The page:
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Perceptions of ‘naturalness’ by urban park visitors: Insights from Perth, Western Australia

Krapez, A., Hughes, M.ORCID: 0000-0002-9810-1891 and Newsome, D. (2021) Perceptions of ‘naturalness’ by urban park visitors: Insights from Perth, Western Australia. International Journal of Geoheritage and Parks . In Press.

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Urban greenspaces, such as urban public parks, may provide a range of benefits to people visiting those spaces. The extent and type of visitor benefits may be influenced by a range of park characteristics such as the presence of manicured and naturalistic features, the urban setting and visitor perceptions of park naturalness. Understanding visitor perceptions of park naturalness contributes to understanding the role different types of urban greenspace play in providing nature contact and associated benefits for urban populations. Hence, our study set out to determine visitor perceptions of the naturalness and associated benefits of two parks in different urban settings, suburban and peri-urban, in the city of Perth, Western Australia. Each park had different zones in terms of naturalistic and manicured areas for public use. An on-site visitor intercept survey using convenience sampling was conducted simultaneously at both parks in 2017. Sampling was conducted in the naturalistic and manicured zones of each park. The questionnaire included a seven-point perceived naturalness scale (ranging from completely artificial to completely natural) and a park visitor benefits question, drawn from the literature, where respondents rated seven items on a five-point scale (strongly agree to strongly disagree). We found the suburban park was rated as significantly less natural than the Peri urban park. However, there was no significant difference in perceived naturalness between zone types within each park (manicured versus naturalistic). A moderate positive relationship was identified between perceived naturalness and perceived key benefits at both parks. This study further highlights the importance of retaining naturalistic areas within urban environments.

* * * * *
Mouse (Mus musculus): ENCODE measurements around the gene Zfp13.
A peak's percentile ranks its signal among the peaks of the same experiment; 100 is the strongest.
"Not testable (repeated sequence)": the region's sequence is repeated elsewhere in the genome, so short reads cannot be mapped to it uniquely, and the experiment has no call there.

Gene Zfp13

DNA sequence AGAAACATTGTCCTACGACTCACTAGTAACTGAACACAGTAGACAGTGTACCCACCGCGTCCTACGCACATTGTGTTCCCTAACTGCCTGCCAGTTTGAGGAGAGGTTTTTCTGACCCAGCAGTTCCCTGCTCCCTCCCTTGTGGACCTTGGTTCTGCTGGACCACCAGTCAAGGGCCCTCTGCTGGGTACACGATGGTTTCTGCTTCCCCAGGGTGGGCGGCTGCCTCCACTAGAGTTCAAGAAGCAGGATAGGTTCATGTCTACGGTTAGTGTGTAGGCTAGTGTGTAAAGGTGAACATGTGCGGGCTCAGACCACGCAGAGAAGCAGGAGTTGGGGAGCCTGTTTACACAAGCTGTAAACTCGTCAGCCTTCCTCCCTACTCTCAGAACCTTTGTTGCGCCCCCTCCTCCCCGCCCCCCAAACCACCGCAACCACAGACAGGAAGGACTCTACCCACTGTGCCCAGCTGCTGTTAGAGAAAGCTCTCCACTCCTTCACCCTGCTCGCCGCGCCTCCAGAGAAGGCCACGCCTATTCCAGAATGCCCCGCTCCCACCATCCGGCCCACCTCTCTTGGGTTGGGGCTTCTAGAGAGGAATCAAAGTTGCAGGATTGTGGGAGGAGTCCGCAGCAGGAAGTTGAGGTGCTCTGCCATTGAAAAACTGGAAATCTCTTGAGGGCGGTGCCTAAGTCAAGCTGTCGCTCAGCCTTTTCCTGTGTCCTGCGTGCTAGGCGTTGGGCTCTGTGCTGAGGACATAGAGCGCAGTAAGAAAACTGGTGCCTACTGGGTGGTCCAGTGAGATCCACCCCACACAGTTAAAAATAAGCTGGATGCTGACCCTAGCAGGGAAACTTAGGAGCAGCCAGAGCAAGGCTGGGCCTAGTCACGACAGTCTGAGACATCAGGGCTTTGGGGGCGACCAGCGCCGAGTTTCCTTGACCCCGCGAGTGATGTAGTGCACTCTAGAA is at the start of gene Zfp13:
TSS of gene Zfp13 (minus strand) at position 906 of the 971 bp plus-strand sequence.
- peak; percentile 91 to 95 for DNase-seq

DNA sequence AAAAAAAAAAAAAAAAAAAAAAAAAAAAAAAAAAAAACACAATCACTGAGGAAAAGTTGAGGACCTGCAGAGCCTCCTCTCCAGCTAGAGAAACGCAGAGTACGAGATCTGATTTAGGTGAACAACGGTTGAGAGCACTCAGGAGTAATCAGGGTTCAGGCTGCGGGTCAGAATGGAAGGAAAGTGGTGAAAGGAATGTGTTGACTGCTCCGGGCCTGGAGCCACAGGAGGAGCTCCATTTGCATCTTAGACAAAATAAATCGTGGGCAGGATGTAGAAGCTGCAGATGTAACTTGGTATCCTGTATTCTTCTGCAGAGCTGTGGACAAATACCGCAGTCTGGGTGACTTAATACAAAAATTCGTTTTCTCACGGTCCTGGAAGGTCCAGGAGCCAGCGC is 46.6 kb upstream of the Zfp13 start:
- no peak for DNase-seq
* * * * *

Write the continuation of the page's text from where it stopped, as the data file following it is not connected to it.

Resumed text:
Item Type: Journal Article
Murdoch Affiliation(s): Environmental and Conservation Sciences
Harry Butler Institute
Publisher: Elsevier B.V.
Copyright: © 2021 Beijing Normal University.
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